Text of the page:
Welcome, Margareta. I’m thrilled to have you here today
Where were you born, raised, schooled and what was the most mischievous thing you did as a child?
I was born and raised on my family’s historic (and sometimes hysterical) dairy farm in the Macalister Valley of East Gippsland, Victoria. Primary schooling was under the stern eye of the nuns at our small local Catholic school. A secondary education at Our Lady of Sion, Sale, followed where lessons in speech, dancing, sewing and cooking plus four years of French were a highlight - not.
There are two houses on the farm. Our family lived at one end of the property, my darling grandmother at the other. We spent most of our childhood riding ponies and bikes between the two places, bringing up the cows for milking, swimming and exploring. This day my grandmother was looking after my sister and I, so whilst one stood guard, the other sat on the kitchen table and broke the wooden spoon. We were figuring then she couldn’t smack us if we were naughty. How wrong we were …
Oh,and then there was the ‘black paint instead of dirt’ for mud pies episode, followed by banging up Dad’s brand new ute (the first one he’d ever had), an hour after it arrived on the farm.
How long did it take you to get published and how did you feel when you were told you had a contract?
I have been writing all my life, but it wasn’t until my youngest child went to kinder that I actually found ‘the space’ to sit down and start a full length novel. A published writing friend also advised me to ‘learn the craft of writing’; so I enrolled in a Year of the Novel with the Victorian Writers Centre in Melbourne and then went on to do the Advanced Year of the Novel with Andrea Goldsmith. It was an excellent investment (six hours travelling every second month for two years) because on the final day I was able to announce my writing contract with Random House. Bella’s Run was completed over that time. I was in the supermarket when my agent phoned and told me I had the contract. I screamed into the nearest grocery stack, which just happened to be the toilet rolls.
What time of the day/night do you prefer to write and where do you like to write?
I don’t have luxury of deciding when I write. With three children, a husband and a small farm to run, writing is squeezed in. From time to time, I also help my father on his property, so things are always hectic. My favourite place to write is at the homestead where my grandmother used to live. I find the historic serenity of the place allows words to flow. I also sometimes feel like I have four generations of Osborn’s peering over my shoulder commenting in shocked tones, ‘They did that?’ Read Bella’s Run and you’ll see why!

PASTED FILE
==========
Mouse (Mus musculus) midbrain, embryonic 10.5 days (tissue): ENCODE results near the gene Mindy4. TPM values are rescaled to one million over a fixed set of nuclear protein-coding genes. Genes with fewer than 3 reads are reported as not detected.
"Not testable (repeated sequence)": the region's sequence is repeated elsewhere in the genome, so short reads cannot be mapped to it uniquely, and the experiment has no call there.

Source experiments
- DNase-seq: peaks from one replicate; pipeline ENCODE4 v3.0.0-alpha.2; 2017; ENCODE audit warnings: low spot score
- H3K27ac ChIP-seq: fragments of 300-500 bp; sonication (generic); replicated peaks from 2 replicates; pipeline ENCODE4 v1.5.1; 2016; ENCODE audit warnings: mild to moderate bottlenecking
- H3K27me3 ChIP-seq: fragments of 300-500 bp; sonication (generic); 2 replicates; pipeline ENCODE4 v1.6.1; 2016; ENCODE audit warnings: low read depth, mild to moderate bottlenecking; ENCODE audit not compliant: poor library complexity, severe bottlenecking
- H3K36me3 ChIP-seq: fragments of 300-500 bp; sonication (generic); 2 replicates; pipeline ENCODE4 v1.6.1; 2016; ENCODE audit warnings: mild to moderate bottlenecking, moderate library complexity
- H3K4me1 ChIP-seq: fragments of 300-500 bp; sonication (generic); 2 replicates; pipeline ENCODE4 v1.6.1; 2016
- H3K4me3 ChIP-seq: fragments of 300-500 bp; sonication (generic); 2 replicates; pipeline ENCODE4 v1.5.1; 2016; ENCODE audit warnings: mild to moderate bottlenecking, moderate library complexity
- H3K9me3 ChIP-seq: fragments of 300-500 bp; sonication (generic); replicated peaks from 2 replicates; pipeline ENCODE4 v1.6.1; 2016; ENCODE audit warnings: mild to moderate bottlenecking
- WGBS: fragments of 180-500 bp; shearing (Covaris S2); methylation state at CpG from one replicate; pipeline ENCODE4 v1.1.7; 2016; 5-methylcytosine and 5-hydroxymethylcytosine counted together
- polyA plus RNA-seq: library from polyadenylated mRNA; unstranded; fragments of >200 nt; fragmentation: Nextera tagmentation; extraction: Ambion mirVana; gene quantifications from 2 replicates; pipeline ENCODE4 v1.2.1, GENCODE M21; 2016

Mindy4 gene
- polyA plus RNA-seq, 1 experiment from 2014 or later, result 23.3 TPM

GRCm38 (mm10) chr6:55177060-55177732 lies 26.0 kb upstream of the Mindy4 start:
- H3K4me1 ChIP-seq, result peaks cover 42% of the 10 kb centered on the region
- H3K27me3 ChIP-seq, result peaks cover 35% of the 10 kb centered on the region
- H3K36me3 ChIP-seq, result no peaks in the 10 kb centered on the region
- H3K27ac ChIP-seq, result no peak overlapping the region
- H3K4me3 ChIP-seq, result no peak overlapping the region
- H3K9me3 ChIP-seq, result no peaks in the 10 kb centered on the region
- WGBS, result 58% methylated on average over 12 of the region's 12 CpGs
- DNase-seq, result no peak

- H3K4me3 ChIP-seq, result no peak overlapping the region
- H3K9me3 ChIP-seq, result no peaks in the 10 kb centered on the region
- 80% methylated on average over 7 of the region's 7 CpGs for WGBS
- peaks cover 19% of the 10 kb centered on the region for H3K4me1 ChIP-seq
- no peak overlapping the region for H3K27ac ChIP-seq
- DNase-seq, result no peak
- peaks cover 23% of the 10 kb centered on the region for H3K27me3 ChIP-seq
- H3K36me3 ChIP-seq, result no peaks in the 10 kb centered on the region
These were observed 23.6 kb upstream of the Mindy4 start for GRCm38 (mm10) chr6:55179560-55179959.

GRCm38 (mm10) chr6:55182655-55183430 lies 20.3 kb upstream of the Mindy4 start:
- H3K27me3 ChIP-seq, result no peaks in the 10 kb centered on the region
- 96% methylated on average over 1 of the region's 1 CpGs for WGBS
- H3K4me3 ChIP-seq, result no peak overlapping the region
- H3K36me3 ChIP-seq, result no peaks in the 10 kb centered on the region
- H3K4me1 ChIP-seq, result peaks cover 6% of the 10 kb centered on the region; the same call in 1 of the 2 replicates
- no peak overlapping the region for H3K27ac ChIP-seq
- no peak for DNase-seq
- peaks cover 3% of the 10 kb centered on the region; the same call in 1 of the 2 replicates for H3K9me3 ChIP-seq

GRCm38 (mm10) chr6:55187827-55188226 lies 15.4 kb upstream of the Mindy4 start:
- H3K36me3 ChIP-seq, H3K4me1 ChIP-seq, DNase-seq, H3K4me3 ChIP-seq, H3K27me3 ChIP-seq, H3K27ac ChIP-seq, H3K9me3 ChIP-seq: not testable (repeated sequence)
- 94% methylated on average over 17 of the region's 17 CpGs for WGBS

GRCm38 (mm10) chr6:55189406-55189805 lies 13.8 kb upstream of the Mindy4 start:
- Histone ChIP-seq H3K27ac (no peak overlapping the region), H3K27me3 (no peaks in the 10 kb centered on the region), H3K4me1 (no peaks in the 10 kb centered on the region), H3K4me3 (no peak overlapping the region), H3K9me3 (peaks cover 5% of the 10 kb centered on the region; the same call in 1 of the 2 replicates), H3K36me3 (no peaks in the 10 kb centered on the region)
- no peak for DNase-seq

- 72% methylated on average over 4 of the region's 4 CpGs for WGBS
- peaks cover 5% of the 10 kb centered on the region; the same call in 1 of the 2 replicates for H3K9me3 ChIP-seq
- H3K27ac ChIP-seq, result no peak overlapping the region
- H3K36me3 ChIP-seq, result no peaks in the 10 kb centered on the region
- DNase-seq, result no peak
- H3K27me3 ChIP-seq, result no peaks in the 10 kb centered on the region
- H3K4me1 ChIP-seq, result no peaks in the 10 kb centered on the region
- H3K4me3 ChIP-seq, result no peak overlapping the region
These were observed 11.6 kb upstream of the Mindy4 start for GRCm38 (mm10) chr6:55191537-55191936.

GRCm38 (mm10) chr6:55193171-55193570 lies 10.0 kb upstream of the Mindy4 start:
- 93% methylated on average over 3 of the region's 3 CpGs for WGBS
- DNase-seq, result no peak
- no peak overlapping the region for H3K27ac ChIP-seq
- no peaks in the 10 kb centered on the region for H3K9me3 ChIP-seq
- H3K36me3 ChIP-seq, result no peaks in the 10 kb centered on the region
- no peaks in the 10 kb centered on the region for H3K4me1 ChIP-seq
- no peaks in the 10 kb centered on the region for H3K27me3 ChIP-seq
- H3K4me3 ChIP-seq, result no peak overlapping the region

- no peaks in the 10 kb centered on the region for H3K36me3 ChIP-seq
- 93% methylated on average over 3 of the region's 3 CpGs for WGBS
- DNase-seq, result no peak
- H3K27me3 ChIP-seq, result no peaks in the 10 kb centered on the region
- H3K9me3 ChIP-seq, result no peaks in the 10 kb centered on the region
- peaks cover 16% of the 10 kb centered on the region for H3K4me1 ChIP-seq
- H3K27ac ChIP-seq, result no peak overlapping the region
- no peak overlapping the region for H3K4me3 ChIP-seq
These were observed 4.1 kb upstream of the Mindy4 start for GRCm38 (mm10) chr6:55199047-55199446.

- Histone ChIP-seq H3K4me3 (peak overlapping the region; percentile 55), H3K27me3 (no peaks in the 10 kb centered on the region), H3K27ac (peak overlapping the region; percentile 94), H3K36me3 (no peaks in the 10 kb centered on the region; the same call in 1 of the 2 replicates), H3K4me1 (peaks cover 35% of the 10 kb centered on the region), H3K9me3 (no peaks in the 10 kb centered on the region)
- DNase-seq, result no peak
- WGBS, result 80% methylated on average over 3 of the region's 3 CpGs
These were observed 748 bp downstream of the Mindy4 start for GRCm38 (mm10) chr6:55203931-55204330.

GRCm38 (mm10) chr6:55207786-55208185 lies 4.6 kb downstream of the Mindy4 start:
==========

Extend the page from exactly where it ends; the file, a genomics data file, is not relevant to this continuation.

Can you tell us a little bit about your upcoming book? And what date it will be released?
Bella Vermaelon and her best friend Patty are two fun loving country girls bonded in a sisterhood no blood tie could ever beat. They’re coming to the end of a road trip, which has taken them from their family farms in the rugged Victorian high country to the red dust of the Queensland outback. For almost a year they’ve mustered on cattle stations, played hard at rodeos and danced through life like a pair of wild tumbleweeds. And with the arrival of Patty’s brother Will and Bell’as cousin Macca, romance beckons …
Then tragedy strikes changing Bella’s world forever.
So she runs – from the only life she has ever known. But can she really turn her back on the man she loves? Or on the land that runs deep in her blood?
BELLA’S RUN is released nationally on March 1, 2012.
Where do you find inspiration for your stories?
Life, my surroundings - I just need to be in a place that strikes a certain creative chord and a story idea will come tumbling out of my head. My husband knows exactly when that happens because I must go into this semi-trance and he just looks at me and says in a resigned voice, ‘It’s the book isn’ t it?’
What is your favourite meal?
A roast, especially if it’s out of a camp oven. If the night was truly perfect, the roast would be followed by apple pie and cream or my grandmother’s steamed jam pudding, known as the ‘Margareta Pudding’.
Who is your favourite Australian?
The late Jane McGrath for her courage and inspiration.
What is your favourite Aussie saying?
‘No worries’ and ‘She’ll be right’.
Where would be your ideal place to holiday?
I have already found it. Up on the high plains in the mountains of East Gippsland, surrounded by family and friends,spotting brumbies, riding motorbikes and horses, is one. Boating on the Gippsland Lakes with my wild and wonderful family is the other. I am so very, very lucky.
Cheers, Margareta, for being my guest today. It's been such a pleasure hearing all about your lovely country lifestyle.
You can find out more about Margareta at her website.
Thought for this week
“If we did all the things we are capable of, we would literally astound ourselves”
Next week my Awesome Aussie Author is a wonderful male writer, Tony Park. It will be lovely having a man about the blog :) Tony spends most of his life in Africa, living the life, loving the life and writing amazing novels based on his experiences there. He is a very talented man…with a wonderful office incorporating views of sweeping African plains, giraffes and elephants. So be sure to pop on by next week for my Awesome Aussie Author segment. It’s going to be very interesting.
Stay posted, over the next few weeks I will be revealing the front cover of Jacaranda. It's beautiful! Only 12 weeks to go until the release date :)
Until next week, keep dreaming and smiling